To score the most points during football’s biggest game of the year may mean scaling back your super Sunday plan. 

As COVID-19 vaccinations continue to be given around the country, it’s important to keep Centers for Disease Control and Prevention (CDC) guidelines in mind during your game day celebration; including masking, social distancing and frequent handwashing. 

HSHS St. Mary’s Hospital Chief Medical Officer Dr. Ryan Jennings said even if you’ve already received the COVID-19 vaccine, you could still be able to spread it to others.

“After you are vaccinated, your body knows what to do with the virus if you become exposed, so you don’t get sick or at least as severely ill. However, we don’t yet know if you can pass it to others while your immune system is doing its work,” he said. “Let’s get to the goal line! Large gatherings could spread this disease, resulting in an unfortunate penalty that affects everyone.  Help us achieve immunity!”

Jennings’ recommendation is to keep your football party small and limited to only those who live in your household since you can’t stay masked while eating game day treats! Additional tips:

  • Opt for a more digital experience by watching the game together, virtually; Zoom is offering free football backgrounds for a limited time around Feb. 7.
  • Keep hand sanitizer in common areas like the kitchen and living room.
  • While outside does allow for more social distancing, the extremely cold temperatures expected Sunday may make this option too dangerous in some areas.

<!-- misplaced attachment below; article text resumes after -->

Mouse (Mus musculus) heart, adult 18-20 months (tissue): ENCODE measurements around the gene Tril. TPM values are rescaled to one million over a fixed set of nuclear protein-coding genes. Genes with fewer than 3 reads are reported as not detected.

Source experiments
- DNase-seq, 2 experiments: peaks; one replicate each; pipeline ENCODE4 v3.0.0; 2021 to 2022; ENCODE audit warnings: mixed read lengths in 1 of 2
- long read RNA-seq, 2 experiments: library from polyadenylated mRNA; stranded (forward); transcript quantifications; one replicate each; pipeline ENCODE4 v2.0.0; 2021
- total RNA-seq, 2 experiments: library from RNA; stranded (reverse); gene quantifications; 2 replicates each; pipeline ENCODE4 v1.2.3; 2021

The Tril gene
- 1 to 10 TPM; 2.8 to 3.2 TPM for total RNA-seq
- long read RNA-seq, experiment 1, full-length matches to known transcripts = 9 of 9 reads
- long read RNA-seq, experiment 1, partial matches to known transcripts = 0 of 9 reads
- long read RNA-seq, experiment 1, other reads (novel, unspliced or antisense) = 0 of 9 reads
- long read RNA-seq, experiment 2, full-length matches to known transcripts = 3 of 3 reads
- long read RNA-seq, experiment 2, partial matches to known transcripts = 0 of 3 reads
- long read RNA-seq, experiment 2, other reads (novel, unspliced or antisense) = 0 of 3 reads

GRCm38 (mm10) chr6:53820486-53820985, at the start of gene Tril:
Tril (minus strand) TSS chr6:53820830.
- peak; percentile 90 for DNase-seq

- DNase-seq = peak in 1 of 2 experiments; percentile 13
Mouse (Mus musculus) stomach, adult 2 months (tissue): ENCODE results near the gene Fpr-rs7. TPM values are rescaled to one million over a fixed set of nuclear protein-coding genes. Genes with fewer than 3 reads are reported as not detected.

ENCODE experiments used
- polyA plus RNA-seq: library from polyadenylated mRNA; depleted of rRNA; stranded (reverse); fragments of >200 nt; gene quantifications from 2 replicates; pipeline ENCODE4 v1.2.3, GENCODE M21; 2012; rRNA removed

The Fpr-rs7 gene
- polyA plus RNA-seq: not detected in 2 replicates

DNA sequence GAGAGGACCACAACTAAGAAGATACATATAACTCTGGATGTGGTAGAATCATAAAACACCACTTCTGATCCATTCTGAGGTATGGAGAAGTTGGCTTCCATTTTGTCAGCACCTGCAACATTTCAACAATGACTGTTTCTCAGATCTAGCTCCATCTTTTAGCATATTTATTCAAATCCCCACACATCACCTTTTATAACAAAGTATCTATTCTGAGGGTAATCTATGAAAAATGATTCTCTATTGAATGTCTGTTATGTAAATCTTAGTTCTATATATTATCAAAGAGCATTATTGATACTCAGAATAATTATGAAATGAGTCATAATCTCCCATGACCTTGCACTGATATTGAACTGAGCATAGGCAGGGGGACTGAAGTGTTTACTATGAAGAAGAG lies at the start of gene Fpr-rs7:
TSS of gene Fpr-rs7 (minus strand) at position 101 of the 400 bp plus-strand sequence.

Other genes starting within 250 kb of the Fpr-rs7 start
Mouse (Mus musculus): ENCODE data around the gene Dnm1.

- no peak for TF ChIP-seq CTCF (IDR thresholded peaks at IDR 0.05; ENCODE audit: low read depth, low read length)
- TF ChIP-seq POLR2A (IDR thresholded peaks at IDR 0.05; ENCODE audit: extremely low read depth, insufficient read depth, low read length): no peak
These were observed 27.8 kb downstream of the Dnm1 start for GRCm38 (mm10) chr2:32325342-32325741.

• Consider individual foods servings to avoid sharing utensils and passing dishes.
  • If serving drinks, consider pre-mixing a few cocktails and serving from a pitcher to avoid everyone handling the same ingredients and bottles.

Besides COVID-19 safety precautions, there are other things to keep in mind while celebrating on game day.

  • If you don’t feel well, stay home and away from others.
  • Do not drink and drive; designate a sober driver if celebrating away from home. 
  • Always wear your seat belt when traveling.
  • Be mindful of putting extra stress on your heart.

Jennings said it can be easy to stress out or get really excited during the game.  “If you feel shortness of breath, chest pressure or chest pain, you need to get medical help right away,” he said.  “St. Mary’s emergency department is safe and open 24/7 if you need care.”

Media Contact

Andrew Dilbeck


HSHS Illinois
Office: 217-464-5610
Andrew.Dilbeck@hshs.org

Latest News

Taking charge of your heart health

 February 18, 2021

HSHS Good Shepherd provides healthy eating and exercise tps during American Heart Month.

 

Celebrating the Big Game Safely

 February 5, 2021

Offense can be the best defense when celebrating football's biggest game of the season.

 

Don't get chilled to the bone during upcoming cold temperature days

 February 5, 2021

Know the signs of hypothermia and frostbite.